The Marquis de la Fayette had become acquainted with his father, to whom he was warmly attached, and after his death interested himself in behalf of this son. Dr. Boudinot, the President of the American Bible Society, one of his father's elders, and his bosom friend, was the guardian of the children. He, with the approbation of other friends of the father of Mr. Caldwell, yielded to the solicitation of the Marquis, and gave him up to his care. At the age of 14 he embarked with the Marquis for France, where he received a liberal education. During his residence in Paris he became a convert to the Roman Catholic religion. This circumstance, together with the horrors of the French Revolution, and the solicitations of his friends in this country, induced him to return to his native land in the year 1791, cherishing, to the day of his death, the warmest affection for the Marquis and Marchioness.
He was then placed under the care of the Rev. Doctors Witherspoon and Smith. These able and celebrated Theologians convinced him of the errors of popery, after which, by a very natural process, he became a Skeptick.
In this state of mind and feeling, so far as revealed religion is concerned, until 1809, when the illness and christian support of his step daughter, Miss Eliza Van Wyck, led him to serious reflection about his own character, and a deliberate examination of the nature and claims of true religion, which terminated in his conversion unto God. During the whole period of his religious impressions until his public profession, he appeared afraid of ostentation. His examination of true religion was private, not seen of men: and in that examination he found benefit from the recollection of the instruction with which parental piety had furnished him; as also the course of reading which Doctors Witherspoon and Smith had prescribed to convince him of the fallacy of Roman Catholic pretensions. In the month of Nov. 1809, he made a public profession of faith in Christ, and obedience to his commandments; and such was the confidence reposed in this profession, that in 1811 he was elected an elder of the Presbyterian Church in Cedar-street.
After he gave himself up to the Lord in the bonds of his covenant he actively engaged in every scheme for the promotion of true religion. His name was enrolled as a member of the various societies
The cast of his mind, to advance steadfast ment of Christ's king
He entered fully dom; not only those lar. As a member patronized, the The was also a member and supported by
As a member of which he was cono ed feelings, which men understood s. policy, as incorpor and defended the yet fewer men dis clesiastical standi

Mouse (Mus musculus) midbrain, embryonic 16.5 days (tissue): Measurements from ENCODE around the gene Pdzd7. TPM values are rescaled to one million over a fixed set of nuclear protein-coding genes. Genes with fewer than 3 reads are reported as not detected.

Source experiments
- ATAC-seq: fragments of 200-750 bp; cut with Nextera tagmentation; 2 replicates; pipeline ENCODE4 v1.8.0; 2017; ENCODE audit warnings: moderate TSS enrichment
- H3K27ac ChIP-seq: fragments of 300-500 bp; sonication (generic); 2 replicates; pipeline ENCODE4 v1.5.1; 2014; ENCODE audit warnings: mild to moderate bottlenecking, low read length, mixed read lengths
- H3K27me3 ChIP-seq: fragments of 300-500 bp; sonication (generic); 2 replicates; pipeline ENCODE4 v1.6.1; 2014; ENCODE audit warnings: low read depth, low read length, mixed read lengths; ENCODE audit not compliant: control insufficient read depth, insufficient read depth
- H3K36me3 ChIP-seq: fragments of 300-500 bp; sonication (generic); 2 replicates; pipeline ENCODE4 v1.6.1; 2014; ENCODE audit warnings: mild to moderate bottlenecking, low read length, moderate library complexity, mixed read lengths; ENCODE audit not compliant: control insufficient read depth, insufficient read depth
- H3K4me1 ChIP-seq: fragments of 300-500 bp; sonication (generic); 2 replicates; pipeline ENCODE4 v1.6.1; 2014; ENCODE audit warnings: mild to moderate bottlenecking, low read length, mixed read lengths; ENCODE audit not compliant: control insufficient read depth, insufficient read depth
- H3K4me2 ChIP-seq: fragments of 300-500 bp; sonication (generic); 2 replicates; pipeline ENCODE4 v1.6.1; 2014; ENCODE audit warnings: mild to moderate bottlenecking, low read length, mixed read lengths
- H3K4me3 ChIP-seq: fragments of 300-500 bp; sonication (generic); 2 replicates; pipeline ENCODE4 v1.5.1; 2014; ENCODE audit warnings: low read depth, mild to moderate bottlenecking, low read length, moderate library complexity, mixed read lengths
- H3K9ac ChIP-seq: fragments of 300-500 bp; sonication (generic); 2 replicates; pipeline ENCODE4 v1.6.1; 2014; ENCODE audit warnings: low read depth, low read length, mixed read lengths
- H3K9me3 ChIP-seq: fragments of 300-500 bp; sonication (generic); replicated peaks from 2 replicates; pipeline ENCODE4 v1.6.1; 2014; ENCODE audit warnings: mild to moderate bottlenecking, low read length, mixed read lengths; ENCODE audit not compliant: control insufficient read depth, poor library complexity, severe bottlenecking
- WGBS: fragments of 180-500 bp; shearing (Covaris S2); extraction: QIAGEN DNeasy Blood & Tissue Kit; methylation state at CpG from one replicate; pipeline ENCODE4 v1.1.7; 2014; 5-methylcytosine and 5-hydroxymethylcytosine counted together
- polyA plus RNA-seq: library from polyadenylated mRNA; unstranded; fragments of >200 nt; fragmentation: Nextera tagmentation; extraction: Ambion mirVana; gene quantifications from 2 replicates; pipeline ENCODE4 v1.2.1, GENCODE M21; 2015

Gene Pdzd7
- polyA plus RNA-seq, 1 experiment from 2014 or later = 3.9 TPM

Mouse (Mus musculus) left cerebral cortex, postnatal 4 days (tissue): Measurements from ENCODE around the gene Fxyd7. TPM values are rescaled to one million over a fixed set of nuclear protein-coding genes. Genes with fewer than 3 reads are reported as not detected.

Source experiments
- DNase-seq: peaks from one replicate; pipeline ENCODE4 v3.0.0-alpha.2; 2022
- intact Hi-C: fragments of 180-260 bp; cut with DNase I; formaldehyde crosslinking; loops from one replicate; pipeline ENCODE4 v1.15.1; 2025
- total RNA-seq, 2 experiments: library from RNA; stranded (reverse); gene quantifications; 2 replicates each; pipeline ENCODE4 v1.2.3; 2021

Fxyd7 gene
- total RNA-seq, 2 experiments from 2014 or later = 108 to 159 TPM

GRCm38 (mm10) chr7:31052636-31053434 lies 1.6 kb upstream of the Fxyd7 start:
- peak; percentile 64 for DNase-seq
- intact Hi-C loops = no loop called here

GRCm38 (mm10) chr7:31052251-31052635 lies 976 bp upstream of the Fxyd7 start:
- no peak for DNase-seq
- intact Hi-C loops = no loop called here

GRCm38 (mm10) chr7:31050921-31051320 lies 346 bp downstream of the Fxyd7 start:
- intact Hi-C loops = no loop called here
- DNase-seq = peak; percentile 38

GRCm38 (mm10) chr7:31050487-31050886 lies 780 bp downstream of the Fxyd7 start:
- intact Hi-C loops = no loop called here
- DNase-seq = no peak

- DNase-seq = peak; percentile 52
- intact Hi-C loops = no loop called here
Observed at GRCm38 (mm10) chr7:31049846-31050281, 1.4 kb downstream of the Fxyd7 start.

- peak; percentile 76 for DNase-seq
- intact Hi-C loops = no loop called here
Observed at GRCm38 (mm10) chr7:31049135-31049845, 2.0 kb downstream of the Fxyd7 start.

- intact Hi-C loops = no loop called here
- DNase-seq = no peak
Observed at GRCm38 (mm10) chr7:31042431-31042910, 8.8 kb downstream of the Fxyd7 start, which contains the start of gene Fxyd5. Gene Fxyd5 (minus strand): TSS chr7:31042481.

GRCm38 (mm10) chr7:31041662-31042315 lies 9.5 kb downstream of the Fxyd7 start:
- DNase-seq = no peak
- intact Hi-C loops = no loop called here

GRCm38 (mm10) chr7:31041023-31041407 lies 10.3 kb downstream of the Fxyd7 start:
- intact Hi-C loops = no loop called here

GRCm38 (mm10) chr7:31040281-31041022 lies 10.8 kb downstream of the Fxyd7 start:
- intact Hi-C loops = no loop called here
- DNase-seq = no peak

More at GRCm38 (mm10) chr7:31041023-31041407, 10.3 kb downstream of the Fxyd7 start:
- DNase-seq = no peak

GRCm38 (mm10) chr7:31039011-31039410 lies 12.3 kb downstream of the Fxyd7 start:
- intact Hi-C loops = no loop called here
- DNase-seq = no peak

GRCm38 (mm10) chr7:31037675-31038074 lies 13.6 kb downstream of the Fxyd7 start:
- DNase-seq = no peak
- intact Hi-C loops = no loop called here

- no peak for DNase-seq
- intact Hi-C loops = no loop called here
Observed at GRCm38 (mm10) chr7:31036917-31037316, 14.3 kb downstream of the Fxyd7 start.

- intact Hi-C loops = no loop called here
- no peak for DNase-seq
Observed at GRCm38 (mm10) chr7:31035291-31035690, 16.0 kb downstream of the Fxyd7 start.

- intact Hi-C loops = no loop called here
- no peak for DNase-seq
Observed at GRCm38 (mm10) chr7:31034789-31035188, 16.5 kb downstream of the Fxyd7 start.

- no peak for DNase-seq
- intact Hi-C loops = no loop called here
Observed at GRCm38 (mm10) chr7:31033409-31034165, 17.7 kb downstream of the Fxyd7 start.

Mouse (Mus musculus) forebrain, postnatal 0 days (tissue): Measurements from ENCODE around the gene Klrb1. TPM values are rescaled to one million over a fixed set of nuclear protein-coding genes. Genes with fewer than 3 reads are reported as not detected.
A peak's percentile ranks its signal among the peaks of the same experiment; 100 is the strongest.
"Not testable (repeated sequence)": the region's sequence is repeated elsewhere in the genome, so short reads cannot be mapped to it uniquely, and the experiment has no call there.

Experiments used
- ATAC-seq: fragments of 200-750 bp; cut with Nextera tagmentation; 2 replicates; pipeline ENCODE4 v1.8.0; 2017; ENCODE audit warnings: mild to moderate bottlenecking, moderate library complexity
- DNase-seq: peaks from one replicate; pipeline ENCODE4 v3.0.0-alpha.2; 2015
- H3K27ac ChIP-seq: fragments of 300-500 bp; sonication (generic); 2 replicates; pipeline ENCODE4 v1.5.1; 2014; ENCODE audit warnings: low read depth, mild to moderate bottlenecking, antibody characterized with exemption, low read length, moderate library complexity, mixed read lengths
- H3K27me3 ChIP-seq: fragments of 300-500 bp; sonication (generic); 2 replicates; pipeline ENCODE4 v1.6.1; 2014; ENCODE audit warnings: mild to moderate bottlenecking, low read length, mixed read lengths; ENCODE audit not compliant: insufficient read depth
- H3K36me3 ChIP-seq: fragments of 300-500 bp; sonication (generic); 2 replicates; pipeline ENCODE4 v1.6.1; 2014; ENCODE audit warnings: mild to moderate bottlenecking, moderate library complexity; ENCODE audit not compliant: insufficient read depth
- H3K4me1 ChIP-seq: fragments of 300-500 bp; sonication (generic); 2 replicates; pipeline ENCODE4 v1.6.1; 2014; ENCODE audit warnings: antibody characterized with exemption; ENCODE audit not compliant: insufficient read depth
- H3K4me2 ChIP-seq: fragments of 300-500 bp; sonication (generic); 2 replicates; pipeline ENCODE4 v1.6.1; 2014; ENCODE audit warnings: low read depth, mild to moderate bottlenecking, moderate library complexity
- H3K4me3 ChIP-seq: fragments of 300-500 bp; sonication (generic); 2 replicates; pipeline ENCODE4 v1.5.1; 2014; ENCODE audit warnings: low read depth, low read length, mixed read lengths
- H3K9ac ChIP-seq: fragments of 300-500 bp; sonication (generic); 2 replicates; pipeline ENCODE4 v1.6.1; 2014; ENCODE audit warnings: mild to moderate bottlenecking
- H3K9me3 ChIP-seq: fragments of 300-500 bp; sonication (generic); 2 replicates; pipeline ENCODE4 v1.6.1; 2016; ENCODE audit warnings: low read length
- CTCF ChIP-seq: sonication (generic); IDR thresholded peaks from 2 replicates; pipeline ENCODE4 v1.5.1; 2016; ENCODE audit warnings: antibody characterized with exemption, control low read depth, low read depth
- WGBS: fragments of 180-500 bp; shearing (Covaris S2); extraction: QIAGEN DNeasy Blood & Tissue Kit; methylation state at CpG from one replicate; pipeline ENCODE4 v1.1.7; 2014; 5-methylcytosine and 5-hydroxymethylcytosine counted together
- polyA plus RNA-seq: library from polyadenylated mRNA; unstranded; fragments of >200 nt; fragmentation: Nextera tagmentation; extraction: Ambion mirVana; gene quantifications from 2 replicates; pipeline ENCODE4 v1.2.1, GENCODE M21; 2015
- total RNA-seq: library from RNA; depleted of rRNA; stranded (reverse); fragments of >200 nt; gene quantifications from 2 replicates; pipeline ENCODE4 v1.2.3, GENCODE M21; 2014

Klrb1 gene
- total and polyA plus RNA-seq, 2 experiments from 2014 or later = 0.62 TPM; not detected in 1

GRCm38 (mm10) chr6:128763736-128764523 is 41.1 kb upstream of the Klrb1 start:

May the mantl fied to succeed h the church of G sioned.
On the death of How sweetly does the re
From all his labours & How richly are his eart
When his rapt spirit When once releas'd fro
How great the transg In presence of his Savia
Where all is pure anCALDWELL, unweari
By sudden mandate Great is the public, gre
But thine unspeakab Long must that sacreć
Thy loss—which wos For thy best labours te
Its plans to second,
Lamented Caldwell ! Friends of the Bible, Rememb’ring all thy
Scienceand taste, 1 Within thy hallowa The robe of modesty Each grace stepp'a i And rich attainments Unless the cause of
Yet twas not alwa of infidelity once thr O'er all the powers o (The light of science In doubt's dark maz And without God his
But He who mak With love divine th « Go,” said the Lo
The cast of his mind, whilst it kept him from enthusiasm, caused him to advance steadfastly and surely in his measures for the advancement of Christ's kingdom.
He entered fully into all plans for the prosperity of Christ's kingdom; not only those which
are general, but those which are particular. As a member of the Presbyterian Church, he approved of, and patronized, the Theological Seminary established at Princeton. He was also a member of the Direction of the African School formed and supported by the Synod of New-York and New Jersey.
As a member of the different judicatories of the denomination with which he was connected, he displayed powers of mind, and chastened feelings, which made him useful in an eminent degree. Very few men understood so well as he did the principles of enlarged christian policy, as incorporated in the constitution of the Presbyterian Church, and defended them with so much success against his opponents; and yet fewer men displayed so much self-controul and regard to the Ecclesiastical standing of those with wbom he came in direct collision.
May the mantle of this departed christian descend upon one qualified to succeed him in the different relations which he sustained to the church of God, and fill up the chasm which his death has occasioned.
FOR THE CHRISTIAN HERALD.
On the death of J. E. Caldwell Esq. Agent of the American Bible Society. How sweetly does the real Christian rest Active thine efforts-steadfast was thine aim,
From all bis labours and from all his cares! To send the BIBLE to earth's farthest bound;
T' enlighten ev'ry nation with its flame,
How great the transport-bow divine the peace!. To give the Sacred Volume to the poor,
And not the throb of Christian sorrow feel, Where all is pure and everlasting bliss.
And not the loss of so much worth deplore. CALDWELL, unweari'd servant of the Cross! Servant of God, thou'st run thy heav'nly race [fight;
By sudden mandate snatch'd from present pain, With christian zeal; hast fought faith's noble Great is the public, great tbe private loss; Henceforward wilt thou share the joys of grace, But thine unspeakable, eternal gain.
A crown of glory, in the realms of light. Long must that sacred INSTITUTION feel Thine is the rich reward-the sacred feast
Thy loss-wbich words but faintly can express, Of knowledge, rapture, and eternal love, For thy best labours tended to its weal,
Which none but saints and holy angels taste, Its plans to second, and the world to bless. Beyond the ken of man-in worlds above.
FOR THE CHRISTIAN HERALD.
Scienceand taste, love, friendship, zeal,and grace, Darkness and doubt for ever sped their flight:
His meat and drink to do his Father's will;
Yet 'twas not always so: the black'ning cloud Love in his soul maintain'd her sacred fire :
His heart came burning to his kindling eye,
But He who makes the rebel's heart to yield, God's fear his treasure, and his hope His word: